#194: Spathulariopsis velutipes
Spathulariopsis velutipes is an odd little mushroom that looks like a spatula or a canoe paddle, though perhaps in a half-melted kind of way. Its common names include “velvety fairy fan,” “velvet foot Spathularia,” and variations on those. This ascomycete is an earth tongue look-alike (ETLA)* that is easily differentiated from similar mushrooms thanks to its unique shape and the strikingly different colors and textures of its head and stipe. I always enjoy finding this mushroom because of its unique appearance.
S. velutipes is considered an earth tongue look-alike, meaning it is roughly club-shaped and has two distinct parts: a sterile stipe and a spore-producing head. In S. velutipes, the head is more or less formed in a single plane and wraps around the top half of the stipe. This arrangement resembles a spatula, a canoe paddle, or a hand fan (imagine one of those cheap ones made of paper and a tongue depressor that gets distributed free at outdoor events). Whoever came up with the “velvety fairy fan” name apparently imagined fairies using S. velutipes mushrooms as little fans to cool off on hot summer days.1–3
Unlike in many ETLAs, the head and stipe are easily distinguished from one another. The head is smooth and yellowish to tan to creamy. It often becomes irregularly lobed and wrinkled, but it remains smooth aside from the wrinkles. The stipe is velvety and strikingly darker than the head, ranging from brown to reddish. Usually, the stipe is single and extends straight into the center of the head. However, it often branches and either supports a second head or grows into one of the head’s lobes. Where the stipe enters the ground, it is covered in a thick layer of orange mycelium, which attaches the mushroom to the fungus’ thallus. S. velutipes can grow up to 7cm tall and 5cm across, but it is usually much smaller; the mushrooms rarely grow larger than 1-4cm tall and 1-3cm across.1–3
When they mushroom is very young, the head is covered by a veil1,3 with the same color and texture as the stipe. In older specimens, the remnants of this veil sometimes persist as small rolls of tissue irregularly distributed along the border between the head and stipe.
S. velutipes decomposes conifer wood as well as other debris from conifer trees. Consequently, the mushrooms appear on the forest floor and on logs; this is unusual for mushrooms, which usually stick to one or the other. The mushrooms can grow in clusters, but they more often grow scattered over a wide area. S. velutipes fruits from mid-summer through early fall.1–3
There are not very many species with which you could confuse S. velutipes. Its closest look-alike is Spathularia flavida, which has a smooth, yellowish stipe and has yellow to white mycelium at the base of its stipe.4 A number of other ETLAs fit the general description, but S. velutipes and Spathularia fllavida are the only two that are spatula-like.
Traditionally, there are three main lineages of mushroom-forming ascomycetes: the Pezizomycetes, Leotiomycetes, and Sordariomycetes. Most Pezizomycetes form mushrooms on the cup – elfin saddle – morel morphological spectrum. Leotiomycetes tend to form cups (which are often small and flat), earth tongues, or earth tongue look-alikes. In the latter two cases, most of the mushrooms have a distinct head and stipe. The Sordariomycetes include mostly ETLAs with a head and stipe that blend together, but the group also includes a few oddballs.5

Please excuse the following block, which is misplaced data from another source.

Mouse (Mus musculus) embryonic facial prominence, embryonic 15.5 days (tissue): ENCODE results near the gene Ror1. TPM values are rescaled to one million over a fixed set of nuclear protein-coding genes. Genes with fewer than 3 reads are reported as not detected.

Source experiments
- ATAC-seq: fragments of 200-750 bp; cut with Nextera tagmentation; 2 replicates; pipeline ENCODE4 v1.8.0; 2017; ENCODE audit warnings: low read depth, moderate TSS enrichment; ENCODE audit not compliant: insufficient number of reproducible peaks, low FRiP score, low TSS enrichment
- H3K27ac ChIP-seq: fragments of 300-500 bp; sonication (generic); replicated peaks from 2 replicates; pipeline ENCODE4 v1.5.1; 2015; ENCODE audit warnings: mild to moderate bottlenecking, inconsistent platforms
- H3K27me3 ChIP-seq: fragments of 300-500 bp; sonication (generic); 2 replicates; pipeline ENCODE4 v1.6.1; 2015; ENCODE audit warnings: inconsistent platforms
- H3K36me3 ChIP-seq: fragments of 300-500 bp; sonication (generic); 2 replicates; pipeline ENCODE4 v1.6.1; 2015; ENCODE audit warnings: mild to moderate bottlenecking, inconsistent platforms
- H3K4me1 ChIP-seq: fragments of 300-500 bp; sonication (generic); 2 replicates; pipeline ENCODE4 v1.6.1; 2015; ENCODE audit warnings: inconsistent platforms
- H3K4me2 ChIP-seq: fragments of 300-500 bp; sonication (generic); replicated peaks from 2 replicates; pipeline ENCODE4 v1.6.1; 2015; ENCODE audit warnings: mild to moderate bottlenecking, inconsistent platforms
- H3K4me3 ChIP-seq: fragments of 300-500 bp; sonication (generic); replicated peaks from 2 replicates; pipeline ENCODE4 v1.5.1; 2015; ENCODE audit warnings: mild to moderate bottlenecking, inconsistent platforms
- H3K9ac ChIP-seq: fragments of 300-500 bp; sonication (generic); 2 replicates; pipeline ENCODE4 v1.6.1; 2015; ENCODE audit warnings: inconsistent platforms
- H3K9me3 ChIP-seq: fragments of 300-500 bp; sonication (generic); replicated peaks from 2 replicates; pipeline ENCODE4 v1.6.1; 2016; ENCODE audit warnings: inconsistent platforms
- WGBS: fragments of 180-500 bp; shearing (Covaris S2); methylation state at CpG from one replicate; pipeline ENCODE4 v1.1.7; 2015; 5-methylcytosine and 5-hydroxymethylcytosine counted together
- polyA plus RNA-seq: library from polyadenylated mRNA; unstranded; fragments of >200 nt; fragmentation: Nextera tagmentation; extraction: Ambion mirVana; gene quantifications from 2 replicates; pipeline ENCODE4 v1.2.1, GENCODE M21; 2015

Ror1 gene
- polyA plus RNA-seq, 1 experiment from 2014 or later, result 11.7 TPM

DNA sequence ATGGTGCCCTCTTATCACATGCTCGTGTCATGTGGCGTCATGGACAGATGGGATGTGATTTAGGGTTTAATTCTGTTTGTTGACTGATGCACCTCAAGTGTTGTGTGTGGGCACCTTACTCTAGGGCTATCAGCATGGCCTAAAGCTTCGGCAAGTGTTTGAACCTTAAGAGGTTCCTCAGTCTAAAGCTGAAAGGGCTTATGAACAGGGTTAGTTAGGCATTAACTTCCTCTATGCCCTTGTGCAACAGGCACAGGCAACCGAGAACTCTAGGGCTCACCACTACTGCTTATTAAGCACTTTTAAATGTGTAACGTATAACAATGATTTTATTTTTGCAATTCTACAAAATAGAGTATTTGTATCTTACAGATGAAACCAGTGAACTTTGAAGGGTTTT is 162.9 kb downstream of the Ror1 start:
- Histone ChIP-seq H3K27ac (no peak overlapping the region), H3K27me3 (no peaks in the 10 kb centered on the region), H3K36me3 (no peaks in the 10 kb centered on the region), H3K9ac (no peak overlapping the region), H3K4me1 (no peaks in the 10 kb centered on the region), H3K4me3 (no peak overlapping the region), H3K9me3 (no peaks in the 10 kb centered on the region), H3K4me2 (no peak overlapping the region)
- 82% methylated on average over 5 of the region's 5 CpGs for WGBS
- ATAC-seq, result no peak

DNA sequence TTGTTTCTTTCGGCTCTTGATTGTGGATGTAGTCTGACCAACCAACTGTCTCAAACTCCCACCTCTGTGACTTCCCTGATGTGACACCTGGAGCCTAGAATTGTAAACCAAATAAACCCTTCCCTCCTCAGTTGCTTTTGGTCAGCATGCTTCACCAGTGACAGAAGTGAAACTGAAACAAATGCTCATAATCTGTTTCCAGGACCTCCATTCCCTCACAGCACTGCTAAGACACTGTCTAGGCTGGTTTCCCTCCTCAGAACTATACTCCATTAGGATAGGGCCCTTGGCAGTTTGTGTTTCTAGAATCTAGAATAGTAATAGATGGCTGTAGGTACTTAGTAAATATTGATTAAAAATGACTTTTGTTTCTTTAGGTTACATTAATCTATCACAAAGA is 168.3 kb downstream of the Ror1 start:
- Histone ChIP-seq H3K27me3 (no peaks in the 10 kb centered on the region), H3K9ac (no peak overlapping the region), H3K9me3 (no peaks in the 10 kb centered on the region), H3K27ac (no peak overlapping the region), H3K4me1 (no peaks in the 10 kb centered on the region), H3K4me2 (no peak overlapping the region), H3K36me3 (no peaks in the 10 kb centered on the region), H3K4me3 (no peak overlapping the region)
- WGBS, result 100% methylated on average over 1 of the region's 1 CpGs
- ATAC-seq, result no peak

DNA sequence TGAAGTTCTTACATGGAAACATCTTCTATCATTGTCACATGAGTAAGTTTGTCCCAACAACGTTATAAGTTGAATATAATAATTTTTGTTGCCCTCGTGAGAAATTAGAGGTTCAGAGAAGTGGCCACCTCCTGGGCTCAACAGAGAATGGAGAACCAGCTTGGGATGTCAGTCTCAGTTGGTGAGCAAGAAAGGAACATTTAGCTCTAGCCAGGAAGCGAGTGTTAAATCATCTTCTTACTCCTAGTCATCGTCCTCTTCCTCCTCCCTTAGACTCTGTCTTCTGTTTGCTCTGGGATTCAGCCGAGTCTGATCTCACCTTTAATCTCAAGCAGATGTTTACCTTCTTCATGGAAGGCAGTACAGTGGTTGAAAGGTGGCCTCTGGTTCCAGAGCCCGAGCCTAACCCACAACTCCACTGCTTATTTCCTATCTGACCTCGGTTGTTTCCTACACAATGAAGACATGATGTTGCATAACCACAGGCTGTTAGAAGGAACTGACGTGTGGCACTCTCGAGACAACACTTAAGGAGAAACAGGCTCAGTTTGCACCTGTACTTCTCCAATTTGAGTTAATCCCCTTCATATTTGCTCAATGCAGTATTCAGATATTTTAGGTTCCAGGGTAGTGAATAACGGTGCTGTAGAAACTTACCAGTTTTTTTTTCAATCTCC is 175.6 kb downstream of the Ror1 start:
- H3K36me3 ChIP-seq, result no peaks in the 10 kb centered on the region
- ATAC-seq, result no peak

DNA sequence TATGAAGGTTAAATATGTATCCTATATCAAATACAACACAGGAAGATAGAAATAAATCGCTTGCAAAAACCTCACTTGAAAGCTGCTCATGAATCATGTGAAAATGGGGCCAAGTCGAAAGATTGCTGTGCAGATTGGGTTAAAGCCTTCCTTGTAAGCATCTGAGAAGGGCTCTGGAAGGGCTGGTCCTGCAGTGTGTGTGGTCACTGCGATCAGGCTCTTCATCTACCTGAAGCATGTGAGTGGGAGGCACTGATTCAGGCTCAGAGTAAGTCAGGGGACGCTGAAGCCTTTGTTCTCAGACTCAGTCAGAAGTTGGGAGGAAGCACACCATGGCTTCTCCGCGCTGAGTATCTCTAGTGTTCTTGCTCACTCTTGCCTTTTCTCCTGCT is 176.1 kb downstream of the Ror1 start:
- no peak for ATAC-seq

S. velutipes belongs to the Leotiomycetes; it has a distinct head and stipe, which distinguishes it from other lineages. Its closest relatives are other ETLAs and some elfin saddles (yes, most elfin saddles are in the Pezizomycetes, but there are some here too).5 Spathulariopsis velutipes used to be in the genus Spathularia alongside the similar Spathularia flavida. However, Spathularia flavida lacks a veil when young; this difference was significant enough for taxonomists to move Spathulariopsis velutipes into a separate genus.1,3
|Species||Spathulariopsis velutipes (Cooke & Farl. ex Cooke) Maas Geest.6|
Note on Earth Tongue Look-Alikes (ETLAs): These mushrooms are morphologically bothersome for me. They do not have a central depression and so cannot be considered earth tongues. Most people classify them as clubs, but that poses other problems. Certain basidiomycete mushrooms are also club-shaped but produce spores all over their surface. Additionally, the entire division Basidiomycota can be called ‘club fungi’ because of the shape of the spore-bearing cells. To reduce confusion, I prefer not to call club-shaped ascomycetes club fungi. I have yet to come up with a really good descriptor for these mushrooms (my best idea so far is ‘lollipop fungi’), so for the moment I am using the term Earth Tongue Look-Alikes.
- Kuo, M. Spathulariopsis velutipes. MushroomExpert.Com (2005). Available at: http://www.mushroomexpert.com/spathulariopsis_velutipes.html. (Accessed: 4th August 2017)
- Emberger, G. Spathulariopsis velutipes. Fungi on Wood (2008). Available at: https://www.messiah.edu/Oakes/fungi_on_wood/club%20and%20coral/species%20pages/Spathulariopsis%20velutipes.htm. (Accessed: 4th August 2017)
- Labbé, R. Spathularia velutipes / Spatulaire à pied velouté. Champignons du Québec (2014). Available at: http://www.mycoquebec.org. (Accessed: 4th August 2017)
- Kuo, M. Spathularia flavida. MushroomExpert.Com (2005). Available at: http://www.mushroomexpert.com/spathularia_flavida.html. (Accessed: 4th August 2017)
- Kuo, M. Mushroom Taxonomy: The Big Picture. MushroomExpert.Com (2014). Available at: http://www.mushroomexpert.com/taxonomy.html#cudoniaceae. (Accessed: 4th August 2017)
- Index Fungorum – Names Record 323658. Index Fungorum Available at: http://www.indexfungorum.org/names/NamesRecord.asp?RecordID=323658. (Accessed: 4th August 2017)